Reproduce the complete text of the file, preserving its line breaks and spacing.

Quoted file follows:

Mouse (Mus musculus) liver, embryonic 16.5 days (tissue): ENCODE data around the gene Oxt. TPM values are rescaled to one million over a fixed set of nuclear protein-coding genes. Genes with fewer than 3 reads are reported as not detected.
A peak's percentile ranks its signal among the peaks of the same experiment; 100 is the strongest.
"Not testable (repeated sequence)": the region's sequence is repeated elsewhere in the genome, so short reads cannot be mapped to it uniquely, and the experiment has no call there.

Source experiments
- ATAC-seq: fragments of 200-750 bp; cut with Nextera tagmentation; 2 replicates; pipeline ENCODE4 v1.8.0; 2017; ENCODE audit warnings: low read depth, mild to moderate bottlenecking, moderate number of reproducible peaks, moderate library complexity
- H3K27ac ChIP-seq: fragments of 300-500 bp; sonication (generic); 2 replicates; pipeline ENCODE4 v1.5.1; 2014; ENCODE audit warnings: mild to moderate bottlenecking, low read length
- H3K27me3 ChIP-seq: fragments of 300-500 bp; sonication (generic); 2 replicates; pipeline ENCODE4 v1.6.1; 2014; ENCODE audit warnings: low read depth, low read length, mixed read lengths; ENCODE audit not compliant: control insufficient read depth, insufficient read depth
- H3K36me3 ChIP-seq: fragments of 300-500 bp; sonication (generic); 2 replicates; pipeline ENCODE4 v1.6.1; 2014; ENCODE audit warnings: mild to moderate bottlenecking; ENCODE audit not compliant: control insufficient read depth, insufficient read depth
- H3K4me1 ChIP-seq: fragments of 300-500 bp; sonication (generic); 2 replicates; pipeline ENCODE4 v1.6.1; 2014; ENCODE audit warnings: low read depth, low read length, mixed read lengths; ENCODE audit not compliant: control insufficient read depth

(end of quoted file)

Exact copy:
Mouse (Mus musculus) liver, embryonic 16.5 days (tissue): ENCODE data around the gene Oxt. TPM values are rescaled to one million over a fixed set of nuclear protein-coding genes. Genes with fewer than 3 reads are reported as not detected.
A peak's percentile ranks its signal among the peaks of the same experiment; 100 is the strongest.
"Not testable (repeated sequence)": the region's sequence is repeated elsewhere in the genome, so short reads cannot be mapped to it uniquely, and the experiment has no call there.

Source experiments
- ATAC-seq: fragments of 200-750 bp; cut with Nextera tagmentation; 2 replicates; pipeline ENCODE4 v1.8.0; 2017; ENCODE audit warnings: low read depth, mild to moderate bottlenecking, moderate number of reproducible peaks, moderate library complexity
- H3K27ac ChIP-seq: fragments of 300-500 bp; sonication (generic); 2 replicates; pipeline ENCODE4 v1.5.1; 2014; ENCODE audit warnings: mild to moderate bottlenecking, low read length
- H3K27me3 ChIP-seq: fragments of 300-500 bp; sonication (generic); 2 replicates; pipeline ENCODE4 v1.6.1; 2014; ENCODE audit warnings: low read depth, low read length, mixed read lengths; ENCODE audit not compliant: control insufficient read depth, insufficient read depth
- H3K36me3 ChIP-seq: fragments of 300-500 bp; sonication (generic); 2 replicates; pipeline ENCODE4 v1.6.1; 2014; ENCODE audit warnings: mild to moderate bottlenecking; ENCODE audit not compliant: control insufficient read depth, insufficient read depth
- H3K4me1 ChIP-seq: fragments of 300-500 bp; sonication (generic); 2 replicates; pipeline ENCODE4 v1.6.1; 2014; ENCODE audit warnings: low read depth, low read length, mixed read lengths; ENCODE audit not compliant: control insufficient read depth